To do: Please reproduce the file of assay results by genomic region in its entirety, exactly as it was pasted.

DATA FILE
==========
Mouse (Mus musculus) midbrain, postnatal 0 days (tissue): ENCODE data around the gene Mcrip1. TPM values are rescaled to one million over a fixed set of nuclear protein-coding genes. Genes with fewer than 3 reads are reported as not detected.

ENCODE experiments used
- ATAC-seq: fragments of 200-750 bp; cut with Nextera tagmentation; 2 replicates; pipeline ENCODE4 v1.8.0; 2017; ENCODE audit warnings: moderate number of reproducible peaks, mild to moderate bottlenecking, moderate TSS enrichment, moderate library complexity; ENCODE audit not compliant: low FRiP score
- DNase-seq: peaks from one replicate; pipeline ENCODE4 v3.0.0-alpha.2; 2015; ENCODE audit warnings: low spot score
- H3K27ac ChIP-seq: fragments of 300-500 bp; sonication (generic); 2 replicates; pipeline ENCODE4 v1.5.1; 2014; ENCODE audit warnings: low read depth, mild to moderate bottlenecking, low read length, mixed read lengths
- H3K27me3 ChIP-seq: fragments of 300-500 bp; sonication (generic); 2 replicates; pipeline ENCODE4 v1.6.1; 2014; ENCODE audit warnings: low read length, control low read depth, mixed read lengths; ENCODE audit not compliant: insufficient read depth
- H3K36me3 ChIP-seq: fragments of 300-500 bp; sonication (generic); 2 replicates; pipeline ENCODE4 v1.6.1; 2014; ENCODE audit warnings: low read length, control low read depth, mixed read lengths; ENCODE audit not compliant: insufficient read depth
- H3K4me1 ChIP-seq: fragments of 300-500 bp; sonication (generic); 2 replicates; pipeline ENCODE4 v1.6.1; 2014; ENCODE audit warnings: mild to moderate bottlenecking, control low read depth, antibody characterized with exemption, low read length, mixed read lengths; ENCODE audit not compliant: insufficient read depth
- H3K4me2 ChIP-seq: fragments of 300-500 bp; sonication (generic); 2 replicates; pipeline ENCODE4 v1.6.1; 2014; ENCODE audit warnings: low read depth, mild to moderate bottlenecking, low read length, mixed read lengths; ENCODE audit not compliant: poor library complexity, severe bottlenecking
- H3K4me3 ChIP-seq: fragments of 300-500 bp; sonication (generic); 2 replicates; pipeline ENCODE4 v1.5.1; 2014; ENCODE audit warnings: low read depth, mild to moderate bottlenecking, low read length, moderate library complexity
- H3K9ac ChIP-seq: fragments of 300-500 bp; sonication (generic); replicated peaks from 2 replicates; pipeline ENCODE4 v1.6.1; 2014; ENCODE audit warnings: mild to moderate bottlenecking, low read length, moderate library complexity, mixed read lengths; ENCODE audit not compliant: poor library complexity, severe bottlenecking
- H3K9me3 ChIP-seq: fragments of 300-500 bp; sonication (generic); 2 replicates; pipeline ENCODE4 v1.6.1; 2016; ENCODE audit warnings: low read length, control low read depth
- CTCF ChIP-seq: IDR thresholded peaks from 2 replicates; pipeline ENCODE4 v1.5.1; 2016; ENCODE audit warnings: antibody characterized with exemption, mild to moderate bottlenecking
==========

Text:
Mouse (Mus musculus) midbrain, postnatal 0 days (tissue): ENCODE data around the gene Mcrip1. TPM values are rescaled to one million over a fixed set of nuclear protein-coding genes. Genes with fewer than 3 reads are reported as not detected.

ENCODE experiments used
- ATAC-seq: fragments of 200-750 bp; cut with Nextera tagmentation; 2 replicates; pipeline ENCODE4 v1.8.0; 2017; ENCODE audit warnings: moderate number of reproducible peaks, mild to moderate bottlenecking, moderate TSS enrichment, moderate library complexity; ENCODE audit not compliant: low FRiP score
- DNase-seq: peaks from one replicate; pipeline ENCODE4 v3.0.0-alpha.2; 2015; ENCODE audit warnings: low spot score
- H3K27ac ChIP-seq: fragments of 300-500 bp; sonication (generic); 2 replicates; pipeline ENCODE4 v1.5.1; 2014; ENCODE audit warnings: low read depth, mild to moderate bottlenecking, low read length, mixed read lengths
- H3K27me3 ChIP-seq: fragments of 300-500 bp; sonication (generic); 2 replicates; pipeline ENCODE4 v1.6.1; 2014; ENCODE audit warnings: low read length, control low read depth, mixed read lengths; ENCODE audit not compliant: insufficient read depth
- H3K36me3 ChIP-seq: fragments of 300-500 bp; sonication (generic); 2 replicates; pipeline ENCODE4 v1.6.1; 2014; ENCODE audit warnings: low read length, control low read depth, mixed read lengths; ENCODE audit not compliant: insufficient read depth
- H3K4me1 ChIP-seq: fragments of 300-500 bp; sonication (generic); 2 replicates; pipeline ENCODE4 v1.6.1; 2014; ENCODE audit warnings: mild to moderate bottlenecking, control low read depth, antibody characterized with exemption, low read length, mixed read lengths; ENCODE audit not compliant: insufficient read depth
- H3K4me2 ChIP-seq: fragments of 300-500 bp; sonication (generic); 2 replicates; pipeline ENCODE4 v1.6.1; 2014; ENCODE audit warnings: low read depth, mild to moderate bottlenecking, low read length, mixed read lengths; ENCODE audit not compliant: poor library complexity, severe bottlenecking
- H3K4me3 ChIP-seq: fragments of 300-500 bp; sonication (generic); 2 replicates; pipeline ENCODE4 v1.5.1; 2014; ENCODE audit warnings: low read depth, mild to moderate bottlenecking, low read length, moderate library complexity
- H3K9ac ChIP-seq: fragments of 300-500 bp; sonication (generic); replicated peaks from 2 replicates; pipeline ENCODE4 v1.6.1; 2014; ENCODE audit warnings: mild to moderate bottlenecking, low read length, moderate library complexity, mixed read lengths; ENCODE audit not compliant: poor library complexity, severe bottlenecking
- H3K9me3 ChIP-seq: fragments of 300-500 bp; sonication (generic); 2 replicates; pipeline ENCODE4 v1.6.1; 2016; ENCODE audit warnings: low read length, control low read depth
- CTCF ChIP-seq: IDR thresholded peaks from 2 replicates; pipeline ENCODE4 v1.5.1; 2016; ENCODE audit warnings: antibody characterized with exemption, mild to moderate bottlenecking